Subject(s)
Adenosine Triphosphate/analogs & derivatives , Antiviral Agents/pharmacology , Coronavirus RNA-Dependent RNA Polymerase/metabolism , Nucleotidyltransferases/antagonists & inhibitors , RNA, Viral/biosynthesis , SARS-CoV-2/enzymology , Adenosine Triphosphate/pharmacology , Coronavirus RNA-Dependent RNA Polymerase/antagonists & inhibitors , Genome, Viral/genetics , Guanosine/analogs & derivatives , Guanosine/metabolism , Humans , Nucleotidyltransferases/metabolism , RNA Caps/genetics , SARS-CoV-2/genetics , Vaccinia virus/enzymology , Vaccinia virus/metabolism , COVID-19 Drug Treatment
4.
Int J Mol Sci ; 24(6)2023 Mar 07.
Article in English | MEDLINE | ID: covidwho-2288759

ABSTRACT

Acute respiratory distress syndrome (ARDS) threatens the survival of critically ill patients, the mechanisms of which are still unclear. Neutrophil extracellular traps (NETs) released by activated neutrophils play a critical role in inflammatory injury. We investigated the role of NETs and the underlying mechanism involved in acute lung injury (ALI). We found a higher expression of NETs and cyclic GMP-AMP synthase-stimulator of interferon genes (cGAS-STING) in the airways, which was reduced by Deoxyribonuclease I (DNase I) in ALI. The administration of the STING inhibitor H-151 also significantly relieved inflammatory lung injury, but failed to affect the high expression of NETs in ALI. We isolated murine neutrophils from bone marrow and acquired human neutrophils by inducing HL-60 to differentiate. After the PMA interventions, exogenous NETs were obtained from such extracted neutrophils. Exogenous NETs intervention in vitro and in vivo resulted in airway injury, and such inflammatory lung injury was reversed upon degrading NETs with or inhibiting cGAS-STING with H-151 as well as siRNA STING. In conclusion, cGAS-STING participates in regulating NETs-mediated inflammatory pulmonary injury, which is expected to be a new therapeutic target for ARDS/ALI.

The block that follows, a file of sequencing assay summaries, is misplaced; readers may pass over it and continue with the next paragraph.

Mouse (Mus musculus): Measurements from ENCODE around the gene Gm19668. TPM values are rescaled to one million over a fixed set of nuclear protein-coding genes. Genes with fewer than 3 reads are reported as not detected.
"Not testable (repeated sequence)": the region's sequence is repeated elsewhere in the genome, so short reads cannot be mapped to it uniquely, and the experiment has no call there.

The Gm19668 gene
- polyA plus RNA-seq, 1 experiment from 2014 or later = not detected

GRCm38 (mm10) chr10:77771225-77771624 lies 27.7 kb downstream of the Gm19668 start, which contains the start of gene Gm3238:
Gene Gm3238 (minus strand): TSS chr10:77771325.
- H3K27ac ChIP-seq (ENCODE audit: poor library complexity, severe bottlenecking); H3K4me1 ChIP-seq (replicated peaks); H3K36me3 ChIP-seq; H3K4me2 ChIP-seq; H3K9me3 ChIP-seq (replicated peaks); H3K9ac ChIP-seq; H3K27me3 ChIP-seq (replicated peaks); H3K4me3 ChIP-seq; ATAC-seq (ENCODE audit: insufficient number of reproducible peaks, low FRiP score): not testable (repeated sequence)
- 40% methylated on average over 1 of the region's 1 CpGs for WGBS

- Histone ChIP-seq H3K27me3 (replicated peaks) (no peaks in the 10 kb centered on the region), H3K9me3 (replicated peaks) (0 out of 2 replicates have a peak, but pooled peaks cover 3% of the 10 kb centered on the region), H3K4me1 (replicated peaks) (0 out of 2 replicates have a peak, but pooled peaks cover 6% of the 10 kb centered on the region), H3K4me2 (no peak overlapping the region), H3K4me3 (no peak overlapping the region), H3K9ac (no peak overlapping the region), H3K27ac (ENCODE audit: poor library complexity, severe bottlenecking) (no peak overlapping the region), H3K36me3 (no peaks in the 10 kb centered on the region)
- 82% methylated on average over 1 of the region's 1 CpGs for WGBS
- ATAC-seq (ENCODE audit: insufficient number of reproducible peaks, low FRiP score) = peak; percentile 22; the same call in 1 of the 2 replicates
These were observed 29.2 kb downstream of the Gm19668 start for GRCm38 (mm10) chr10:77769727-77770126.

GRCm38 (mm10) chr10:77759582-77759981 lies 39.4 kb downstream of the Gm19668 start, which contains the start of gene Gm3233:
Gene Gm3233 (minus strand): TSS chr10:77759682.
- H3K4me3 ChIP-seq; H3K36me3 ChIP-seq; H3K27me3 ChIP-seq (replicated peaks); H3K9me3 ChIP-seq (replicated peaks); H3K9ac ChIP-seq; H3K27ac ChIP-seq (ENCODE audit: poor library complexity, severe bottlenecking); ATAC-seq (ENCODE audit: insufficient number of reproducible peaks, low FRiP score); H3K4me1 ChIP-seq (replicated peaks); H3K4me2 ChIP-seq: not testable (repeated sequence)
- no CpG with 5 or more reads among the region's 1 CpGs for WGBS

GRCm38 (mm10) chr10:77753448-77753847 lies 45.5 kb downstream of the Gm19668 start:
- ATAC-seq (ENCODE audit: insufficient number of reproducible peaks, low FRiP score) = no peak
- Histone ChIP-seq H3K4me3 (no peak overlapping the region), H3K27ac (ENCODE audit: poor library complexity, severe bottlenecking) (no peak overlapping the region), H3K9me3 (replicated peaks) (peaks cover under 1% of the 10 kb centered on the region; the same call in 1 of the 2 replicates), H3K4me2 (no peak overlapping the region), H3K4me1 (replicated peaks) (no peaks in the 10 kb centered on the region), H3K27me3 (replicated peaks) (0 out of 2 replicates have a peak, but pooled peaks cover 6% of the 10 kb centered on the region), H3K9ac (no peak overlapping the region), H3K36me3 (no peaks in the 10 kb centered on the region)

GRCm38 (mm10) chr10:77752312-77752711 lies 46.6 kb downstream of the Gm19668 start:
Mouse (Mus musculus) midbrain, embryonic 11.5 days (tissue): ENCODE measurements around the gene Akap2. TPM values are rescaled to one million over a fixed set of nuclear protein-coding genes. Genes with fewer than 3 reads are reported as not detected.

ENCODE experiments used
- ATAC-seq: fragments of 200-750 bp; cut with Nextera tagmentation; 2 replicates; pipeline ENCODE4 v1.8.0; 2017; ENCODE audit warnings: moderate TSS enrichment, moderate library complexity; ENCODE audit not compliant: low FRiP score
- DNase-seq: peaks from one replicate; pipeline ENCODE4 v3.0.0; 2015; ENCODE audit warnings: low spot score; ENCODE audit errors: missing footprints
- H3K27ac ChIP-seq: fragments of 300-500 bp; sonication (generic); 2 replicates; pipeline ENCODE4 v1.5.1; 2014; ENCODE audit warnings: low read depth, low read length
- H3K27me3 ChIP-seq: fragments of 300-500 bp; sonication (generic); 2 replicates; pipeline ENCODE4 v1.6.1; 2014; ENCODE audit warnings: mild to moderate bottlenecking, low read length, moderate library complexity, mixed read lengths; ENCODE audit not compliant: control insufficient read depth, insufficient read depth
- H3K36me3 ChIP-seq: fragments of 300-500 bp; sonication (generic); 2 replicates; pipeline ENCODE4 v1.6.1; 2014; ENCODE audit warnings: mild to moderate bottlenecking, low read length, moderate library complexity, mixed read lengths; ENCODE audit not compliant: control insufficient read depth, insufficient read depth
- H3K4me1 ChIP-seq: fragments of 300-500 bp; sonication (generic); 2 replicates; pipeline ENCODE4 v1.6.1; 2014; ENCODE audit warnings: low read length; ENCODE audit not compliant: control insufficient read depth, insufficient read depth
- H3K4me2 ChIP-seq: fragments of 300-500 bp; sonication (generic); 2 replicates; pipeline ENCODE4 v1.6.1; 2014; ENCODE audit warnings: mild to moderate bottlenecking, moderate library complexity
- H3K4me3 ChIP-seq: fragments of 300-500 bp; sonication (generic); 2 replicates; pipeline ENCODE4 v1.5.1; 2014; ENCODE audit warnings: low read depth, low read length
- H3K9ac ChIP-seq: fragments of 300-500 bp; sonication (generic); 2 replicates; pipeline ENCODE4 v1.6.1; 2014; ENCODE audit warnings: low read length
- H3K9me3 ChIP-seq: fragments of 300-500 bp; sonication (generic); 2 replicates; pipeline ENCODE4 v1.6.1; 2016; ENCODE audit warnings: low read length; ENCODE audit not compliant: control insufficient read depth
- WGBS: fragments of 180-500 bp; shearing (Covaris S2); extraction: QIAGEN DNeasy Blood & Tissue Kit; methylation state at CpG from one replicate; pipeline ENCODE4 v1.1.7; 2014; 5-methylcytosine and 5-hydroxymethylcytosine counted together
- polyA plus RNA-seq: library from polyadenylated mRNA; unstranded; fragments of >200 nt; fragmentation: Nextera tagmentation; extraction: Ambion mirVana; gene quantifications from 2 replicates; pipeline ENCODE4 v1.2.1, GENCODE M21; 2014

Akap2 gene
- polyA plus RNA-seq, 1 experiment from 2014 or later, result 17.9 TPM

Subject(s)
Acute Lung Injury , Extracellular Traps , Respiratory Distress Syndrome , Humans , Mice , Animals , Extracellular Traps/metabolism , Acute Lung Injury/metabolism , Neutrophils/metabolism , Respiratory Distress Syndrome/metabolism , Nucleotidyltransferases/genetics , Nucleotidyltransferases/metabolism
5.
Front Immunol ; 14: 1130423, 2023.
Article in English | MEDLINE | ID: covidwho-2257663

ABSTRACT

The efficacious detection of pathogens and prompt induction of innate immune signaling serve as a crucial component of immune defense against infectious pathogens. Over the past decade, DNA-sensing receptor cyclic GMP-AMP synthase (cGAS) and its downstream signaling adaptor stimulator of interferon genes (STING) have emerged as key mediators of type I interferon (IFN) and nuclear factor-κB (NF-κB) responses in health and infection diseases. Moreover, both cGAS-STING pathway and pathogens have developed delicate strategies to resist each other for their survival. The mechanistic and functional comprehension of the interplay between cGAS-STING pathway and pathogens is opening the way for the development and application of pharmacological agonists and antagonists in the treatment of infectious diseases. Here, we briefly review the current knowledge of DNA sensing through the cGAS-STING pathway, and emphatically highlight the potent undertaking of cGAS-STING signaling pathway in the host against infectious pathogenic organisms.


Subject(s)
Communicable Diseases , Interferon Type I , Humans , Signal Transduction , Nucleotidyltransferases/metabolism , DNA , Interferon Type I/metabolism
6.
Eur J Med Chem ; 244: 114791, 2022 Dec 15.
Article in English | MEDLINE | ID: covidwho-2284106

ABSTRACT

The cyclic GMP-AMP synthase (cGAS)-stimulator of interferon genes (STING) signaling pathway serves as a pivotal mediator of innate immunity by triggering the secretion of type I interferons and other proinflammatory cytokines. In view of the immune-related diseases caused by abnormal activity of the cGAS-STING signaling pathway, considerable progress in this field has encouraged the discovery of cGAS-STING inhibitors in the past five years. In this review, we will focus on the link between the cGAS-STING signaling pathway and autoimmune and inflammatory disorders, summarize the development and optimization of cGAS-STING signaling pathway inhibitors, discuss the therapeutic effects on inflammatory diseases and propose suggestions and insights for future exploitation.


Subject(s)
Chemistry, Pharmaceutical , Membrane Proteins , Nucleotidyltransferases/metabolism , Signal Transduction , Immunity, Innate
7.
J Med Virol ; 95(3): e28561, 2023 03.
Article in English | MEDLINE | ID: covidwho-2229432

ABSTRACT